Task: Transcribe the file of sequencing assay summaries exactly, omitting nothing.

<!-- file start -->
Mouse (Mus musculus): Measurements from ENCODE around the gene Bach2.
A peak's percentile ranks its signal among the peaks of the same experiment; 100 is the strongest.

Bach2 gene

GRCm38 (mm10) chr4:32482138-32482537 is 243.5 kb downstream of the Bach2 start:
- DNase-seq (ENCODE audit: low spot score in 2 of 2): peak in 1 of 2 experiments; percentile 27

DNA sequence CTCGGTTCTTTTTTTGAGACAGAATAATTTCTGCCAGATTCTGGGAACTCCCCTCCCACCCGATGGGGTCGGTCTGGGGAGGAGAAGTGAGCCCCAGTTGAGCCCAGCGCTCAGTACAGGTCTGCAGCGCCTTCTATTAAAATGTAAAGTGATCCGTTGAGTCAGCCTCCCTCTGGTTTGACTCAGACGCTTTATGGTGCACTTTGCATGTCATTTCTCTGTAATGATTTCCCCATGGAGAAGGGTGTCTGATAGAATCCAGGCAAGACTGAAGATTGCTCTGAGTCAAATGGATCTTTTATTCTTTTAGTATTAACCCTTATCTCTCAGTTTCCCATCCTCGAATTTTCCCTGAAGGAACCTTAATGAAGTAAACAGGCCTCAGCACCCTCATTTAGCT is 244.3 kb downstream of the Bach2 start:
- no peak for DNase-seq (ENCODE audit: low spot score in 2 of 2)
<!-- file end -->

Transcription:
Mouse (Mus musculus): Measurements from ENCODE around the gene Bach2.
A peak's percentile ranks its signal among the peaks of the same experiment; 100 is the strongest.

Bach2 gene

GRCm38 (mm10) chr4:32482138-32482537 is 243.5 kb downstream of the Bach2 start:
- DNase-seq (ENCODE audit: low spot score in 2 of 2): peak in 1 of 2 experiments; percentile 27

DNA sequence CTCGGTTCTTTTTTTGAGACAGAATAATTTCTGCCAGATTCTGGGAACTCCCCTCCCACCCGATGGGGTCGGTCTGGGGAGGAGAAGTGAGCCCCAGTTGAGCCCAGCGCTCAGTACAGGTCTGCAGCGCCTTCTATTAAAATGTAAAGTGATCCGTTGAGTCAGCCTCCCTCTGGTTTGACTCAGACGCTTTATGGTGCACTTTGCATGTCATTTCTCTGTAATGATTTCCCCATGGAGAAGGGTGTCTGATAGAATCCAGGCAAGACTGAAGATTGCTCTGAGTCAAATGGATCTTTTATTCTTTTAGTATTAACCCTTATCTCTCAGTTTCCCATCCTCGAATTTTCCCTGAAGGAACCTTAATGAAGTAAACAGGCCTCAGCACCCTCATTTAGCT is 244.3 kb downstream of the Bach2 start:
- no peak for DNase-seq (ENCODE audit: low spot score in 2 of 2)